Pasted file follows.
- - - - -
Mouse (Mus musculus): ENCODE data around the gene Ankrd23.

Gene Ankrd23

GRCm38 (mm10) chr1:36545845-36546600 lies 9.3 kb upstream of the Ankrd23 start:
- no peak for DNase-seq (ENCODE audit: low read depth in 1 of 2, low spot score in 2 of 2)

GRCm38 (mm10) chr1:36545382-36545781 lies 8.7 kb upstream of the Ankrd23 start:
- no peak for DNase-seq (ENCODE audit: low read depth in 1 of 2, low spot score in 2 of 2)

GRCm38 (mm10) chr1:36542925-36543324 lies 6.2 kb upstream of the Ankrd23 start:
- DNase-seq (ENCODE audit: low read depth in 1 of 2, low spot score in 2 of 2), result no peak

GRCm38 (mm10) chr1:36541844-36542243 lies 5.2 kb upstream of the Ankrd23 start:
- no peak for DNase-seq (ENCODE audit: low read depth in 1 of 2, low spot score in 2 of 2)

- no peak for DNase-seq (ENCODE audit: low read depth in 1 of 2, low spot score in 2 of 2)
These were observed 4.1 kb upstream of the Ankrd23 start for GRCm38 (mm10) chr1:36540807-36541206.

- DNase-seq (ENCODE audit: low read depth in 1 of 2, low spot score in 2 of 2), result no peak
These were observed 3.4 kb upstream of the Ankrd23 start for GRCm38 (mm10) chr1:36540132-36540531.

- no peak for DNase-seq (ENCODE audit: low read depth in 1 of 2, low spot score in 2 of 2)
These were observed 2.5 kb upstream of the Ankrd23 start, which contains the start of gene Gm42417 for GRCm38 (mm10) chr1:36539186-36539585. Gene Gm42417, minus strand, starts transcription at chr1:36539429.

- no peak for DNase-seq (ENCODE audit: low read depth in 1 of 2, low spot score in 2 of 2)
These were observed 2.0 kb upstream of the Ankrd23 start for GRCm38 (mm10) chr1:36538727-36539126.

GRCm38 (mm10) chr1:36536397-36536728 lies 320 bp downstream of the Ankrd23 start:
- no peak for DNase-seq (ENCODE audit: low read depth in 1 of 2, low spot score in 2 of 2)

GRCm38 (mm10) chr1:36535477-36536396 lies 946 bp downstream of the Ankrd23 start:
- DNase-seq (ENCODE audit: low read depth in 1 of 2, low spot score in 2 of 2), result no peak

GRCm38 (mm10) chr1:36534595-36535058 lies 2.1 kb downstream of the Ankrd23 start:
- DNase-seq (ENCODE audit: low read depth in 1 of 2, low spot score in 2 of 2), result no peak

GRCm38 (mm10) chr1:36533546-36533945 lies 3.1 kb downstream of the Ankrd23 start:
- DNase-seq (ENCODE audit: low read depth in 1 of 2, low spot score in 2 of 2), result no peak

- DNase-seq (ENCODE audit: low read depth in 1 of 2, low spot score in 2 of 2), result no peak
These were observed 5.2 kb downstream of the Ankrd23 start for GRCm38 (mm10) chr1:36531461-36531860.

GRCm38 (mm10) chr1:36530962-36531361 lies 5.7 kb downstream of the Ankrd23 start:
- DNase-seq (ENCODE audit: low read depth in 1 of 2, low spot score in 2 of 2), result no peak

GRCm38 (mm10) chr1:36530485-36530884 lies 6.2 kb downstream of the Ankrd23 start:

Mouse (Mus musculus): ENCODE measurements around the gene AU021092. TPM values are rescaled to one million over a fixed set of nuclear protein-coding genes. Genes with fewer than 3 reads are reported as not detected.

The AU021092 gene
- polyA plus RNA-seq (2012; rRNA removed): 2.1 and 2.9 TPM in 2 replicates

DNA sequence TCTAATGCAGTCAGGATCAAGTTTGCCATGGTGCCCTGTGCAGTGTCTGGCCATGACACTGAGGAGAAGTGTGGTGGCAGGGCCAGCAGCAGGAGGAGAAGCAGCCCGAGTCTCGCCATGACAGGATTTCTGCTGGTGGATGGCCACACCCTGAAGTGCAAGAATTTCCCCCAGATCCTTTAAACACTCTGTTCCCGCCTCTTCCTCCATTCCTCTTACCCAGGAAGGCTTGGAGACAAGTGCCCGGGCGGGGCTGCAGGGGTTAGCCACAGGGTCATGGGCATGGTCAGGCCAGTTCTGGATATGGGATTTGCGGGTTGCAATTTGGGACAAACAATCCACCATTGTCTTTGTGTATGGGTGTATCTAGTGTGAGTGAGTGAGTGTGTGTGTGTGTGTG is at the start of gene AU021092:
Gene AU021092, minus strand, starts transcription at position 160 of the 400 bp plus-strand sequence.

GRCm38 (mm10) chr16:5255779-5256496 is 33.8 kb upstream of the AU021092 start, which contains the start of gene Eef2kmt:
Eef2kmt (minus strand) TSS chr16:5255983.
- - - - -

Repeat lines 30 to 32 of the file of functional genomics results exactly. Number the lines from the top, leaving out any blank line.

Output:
- DNase-seq (ENCODE audit: low read depth in 1 of 2, low spot score in 2 of 2), result no peak

GRCm38 (mm10) chr1:36530485-36530884 lies 6.2 kb downstream of the Ankrd23 start:

Mouse (Mus musculus): ENCODE measurements around the gene AU021092. TPM values are rescaled to one million over a fixed set of nuclear protein-coding genes. Genes with fewer than 3 reads are reported as not detected.